From The Neolithic To The Sea: A Journey From The Past To The Present
52° 37' 38.3" N 2° 29' 7.6" W

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Ironbridge is a village located on the banks of the river Severn, in Telford, Shropshire. Set in Ironbridge Gorge, originally the Severn Gorge, it now takes it name from the Iron Bridge, built in 1779, which crosses the gorge.

Ironbridge Gorge is the place that changed the world. Known as the Birthplace of the Industrial Revolution, as it is where Abraham Darby I perfected the technique of smelting iron with coke, allowing much cheaper production of iron. The grandson of the first Abraham Darby, Abraham Darby III, built the famous bridge, designed by Thomas Farnolls Pritchard, to cross the gorge. Construction began in 1779 and the bridge opened on New Year's Day 1781. It was the first arch bridge in the world to be made out of cast iron.

In the early eighteenth century the only way to cross the Severn Gorge was by ferry. However, with the growing industries, the area needed a reliable crossing. Shares were issued to raise the £3,200 required, and Darby agreed to fund any overspend. This wound up costing Darby and his company nearly £3,000. The bridge was far more expensive than first envisaged and Darby bore most of the cost over-run, and was in debt for the rest of his short life.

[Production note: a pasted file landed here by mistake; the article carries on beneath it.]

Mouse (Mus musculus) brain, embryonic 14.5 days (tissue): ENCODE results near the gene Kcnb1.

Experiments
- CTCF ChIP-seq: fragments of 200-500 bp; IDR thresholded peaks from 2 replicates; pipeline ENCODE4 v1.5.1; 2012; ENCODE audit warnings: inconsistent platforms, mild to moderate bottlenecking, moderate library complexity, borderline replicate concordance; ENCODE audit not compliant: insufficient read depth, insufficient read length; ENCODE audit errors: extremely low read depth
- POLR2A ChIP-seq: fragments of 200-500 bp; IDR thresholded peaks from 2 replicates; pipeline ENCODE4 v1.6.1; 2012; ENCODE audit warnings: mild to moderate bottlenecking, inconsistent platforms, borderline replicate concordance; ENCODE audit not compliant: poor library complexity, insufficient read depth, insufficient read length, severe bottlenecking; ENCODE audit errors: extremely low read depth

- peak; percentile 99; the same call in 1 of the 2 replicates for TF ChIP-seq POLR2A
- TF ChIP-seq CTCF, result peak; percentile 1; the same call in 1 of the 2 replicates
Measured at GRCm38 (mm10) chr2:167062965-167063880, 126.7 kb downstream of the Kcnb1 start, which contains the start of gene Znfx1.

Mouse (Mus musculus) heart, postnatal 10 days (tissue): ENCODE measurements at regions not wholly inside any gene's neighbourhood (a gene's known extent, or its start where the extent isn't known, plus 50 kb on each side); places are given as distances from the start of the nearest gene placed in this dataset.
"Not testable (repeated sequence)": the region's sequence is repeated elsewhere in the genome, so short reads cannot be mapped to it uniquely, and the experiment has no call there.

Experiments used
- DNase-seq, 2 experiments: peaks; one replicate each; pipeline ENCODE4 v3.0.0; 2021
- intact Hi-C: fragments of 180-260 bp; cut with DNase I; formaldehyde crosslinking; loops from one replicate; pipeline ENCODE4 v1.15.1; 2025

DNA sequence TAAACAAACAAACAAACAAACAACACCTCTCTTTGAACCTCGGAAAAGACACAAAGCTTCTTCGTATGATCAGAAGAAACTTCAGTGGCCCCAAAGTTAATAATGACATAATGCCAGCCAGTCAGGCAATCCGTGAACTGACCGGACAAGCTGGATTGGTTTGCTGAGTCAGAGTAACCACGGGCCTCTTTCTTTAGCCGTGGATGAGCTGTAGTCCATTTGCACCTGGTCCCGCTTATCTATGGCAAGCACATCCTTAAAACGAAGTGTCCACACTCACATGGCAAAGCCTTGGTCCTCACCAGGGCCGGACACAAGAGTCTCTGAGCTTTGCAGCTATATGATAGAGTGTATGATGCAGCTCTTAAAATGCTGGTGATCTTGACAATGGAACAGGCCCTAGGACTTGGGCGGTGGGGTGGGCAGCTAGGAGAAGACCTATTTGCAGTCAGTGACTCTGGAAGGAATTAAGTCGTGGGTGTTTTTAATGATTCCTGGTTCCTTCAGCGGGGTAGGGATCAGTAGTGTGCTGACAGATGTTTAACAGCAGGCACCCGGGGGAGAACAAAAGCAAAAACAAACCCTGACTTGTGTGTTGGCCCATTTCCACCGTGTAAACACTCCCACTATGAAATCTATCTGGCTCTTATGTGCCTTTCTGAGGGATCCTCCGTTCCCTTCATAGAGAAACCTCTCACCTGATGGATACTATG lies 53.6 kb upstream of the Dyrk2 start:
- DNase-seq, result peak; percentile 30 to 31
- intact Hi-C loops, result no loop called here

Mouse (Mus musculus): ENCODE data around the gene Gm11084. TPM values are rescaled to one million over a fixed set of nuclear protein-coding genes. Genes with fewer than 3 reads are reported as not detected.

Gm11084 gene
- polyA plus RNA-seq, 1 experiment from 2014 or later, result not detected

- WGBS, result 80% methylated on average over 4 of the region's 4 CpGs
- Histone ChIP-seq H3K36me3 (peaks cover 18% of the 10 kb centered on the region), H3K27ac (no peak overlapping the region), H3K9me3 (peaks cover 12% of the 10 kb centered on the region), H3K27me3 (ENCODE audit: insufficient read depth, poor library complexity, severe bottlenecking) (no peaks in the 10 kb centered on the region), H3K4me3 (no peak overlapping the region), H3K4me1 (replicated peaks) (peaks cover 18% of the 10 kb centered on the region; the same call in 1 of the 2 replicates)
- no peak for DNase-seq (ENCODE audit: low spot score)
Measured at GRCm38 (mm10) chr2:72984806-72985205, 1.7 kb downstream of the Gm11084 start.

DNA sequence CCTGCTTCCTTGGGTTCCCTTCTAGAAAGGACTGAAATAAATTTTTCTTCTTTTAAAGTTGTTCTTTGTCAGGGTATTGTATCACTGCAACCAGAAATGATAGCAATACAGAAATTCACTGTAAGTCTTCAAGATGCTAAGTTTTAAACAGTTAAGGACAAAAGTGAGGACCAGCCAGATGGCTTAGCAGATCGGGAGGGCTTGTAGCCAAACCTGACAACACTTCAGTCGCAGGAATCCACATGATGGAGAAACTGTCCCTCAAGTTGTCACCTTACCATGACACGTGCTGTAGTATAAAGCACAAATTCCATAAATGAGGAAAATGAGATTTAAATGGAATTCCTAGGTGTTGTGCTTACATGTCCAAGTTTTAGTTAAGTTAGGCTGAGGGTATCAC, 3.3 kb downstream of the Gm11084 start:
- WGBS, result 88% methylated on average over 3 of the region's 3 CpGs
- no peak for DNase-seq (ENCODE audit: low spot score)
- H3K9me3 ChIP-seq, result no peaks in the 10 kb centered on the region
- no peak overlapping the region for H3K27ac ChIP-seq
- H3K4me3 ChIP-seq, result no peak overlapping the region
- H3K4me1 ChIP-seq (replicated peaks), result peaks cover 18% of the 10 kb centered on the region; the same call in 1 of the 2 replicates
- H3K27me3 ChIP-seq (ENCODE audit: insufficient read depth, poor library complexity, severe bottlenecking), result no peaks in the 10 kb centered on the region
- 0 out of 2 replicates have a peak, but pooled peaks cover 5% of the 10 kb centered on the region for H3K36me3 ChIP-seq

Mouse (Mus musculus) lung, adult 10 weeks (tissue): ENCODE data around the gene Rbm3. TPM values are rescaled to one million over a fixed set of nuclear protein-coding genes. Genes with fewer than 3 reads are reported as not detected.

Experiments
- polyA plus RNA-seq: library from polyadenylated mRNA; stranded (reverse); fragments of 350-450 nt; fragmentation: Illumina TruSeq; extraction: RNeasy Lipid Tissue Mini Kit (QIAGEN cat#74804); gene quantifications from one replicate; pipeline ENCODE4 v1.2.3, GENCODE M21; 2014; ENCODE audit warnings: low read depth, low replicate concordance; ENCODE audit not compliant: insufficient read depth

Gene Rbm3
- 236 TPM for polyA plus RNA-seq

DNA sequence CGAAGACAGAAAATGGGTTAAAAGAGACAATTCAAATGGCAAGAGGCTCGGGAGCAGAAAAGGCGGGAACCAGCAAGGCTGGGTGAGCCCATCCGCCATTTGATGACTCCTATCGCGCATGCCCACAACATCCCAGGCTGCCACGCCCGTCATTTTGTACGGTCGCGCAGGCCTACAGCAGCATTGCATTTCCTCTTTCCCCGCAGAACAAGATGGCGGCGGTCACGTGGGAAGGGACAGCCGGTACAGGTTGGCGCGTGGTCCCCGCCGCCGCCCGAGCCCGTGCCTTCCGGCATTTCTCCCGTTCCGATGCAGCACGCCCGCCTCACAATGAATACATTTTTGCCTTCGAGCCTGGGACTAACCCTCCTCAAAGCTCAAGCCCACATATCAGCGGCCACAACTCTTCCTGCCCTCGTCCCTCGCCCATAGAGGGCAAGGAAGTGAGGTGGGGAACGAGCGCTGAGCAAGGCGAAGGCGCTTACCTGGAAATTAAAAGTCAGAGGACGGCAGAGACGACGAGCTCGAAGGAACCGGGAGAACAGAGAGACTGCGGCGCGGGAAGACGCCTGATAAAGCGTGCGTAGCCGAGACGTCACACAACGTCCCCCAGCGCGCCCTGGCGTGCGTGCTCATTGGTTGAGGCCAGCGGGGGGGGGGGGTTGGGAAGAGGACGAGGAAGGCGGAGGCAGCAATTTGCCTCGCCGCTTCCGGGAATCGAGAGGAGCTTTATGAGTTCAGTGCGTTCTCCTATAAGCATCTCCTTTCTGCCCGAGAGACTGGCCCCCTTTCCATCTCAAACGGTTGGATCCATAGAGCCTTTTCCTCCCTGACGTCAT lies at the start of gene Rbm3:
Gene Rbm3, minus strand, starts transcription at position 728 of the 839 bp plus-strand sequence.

As this was the first of its kind, with no precedent, it was natural to base construction on carpentry. Each part of the frame was cast separately. Bolts were used to fasten the half-ribs together at the crown of the arch. Some parts were large, as they had to be, the bridge had to span 100 feet, rising to about 60 feet above the river. The largest parts were the half-ribs, each about 70 ft long and weighing 5.25 tons. The bridge comprises more than 800 castings of 12 basic types, using mortise and tenon and blind dovetail joints to join them together. The smaller parts were cast using wooden patterns, the large ribs were cast freely into excavated moulds in the casting sand.

After a few years, cracks were appearing in the masonry abutments, caused by ground movement. Some of the present-day cracks in the cast iron may date from this time, although others are probably casting cracks. By 1802, the southern stone abutment had to be demolished, then replaced by iron arches. Many of the cracks visible today in the bridge have been left untouched. The bridge was over designed, and later bridges built used much less cast iron.

The bridge was pedestrianised in 1934, but tolls were still were collected until 1950.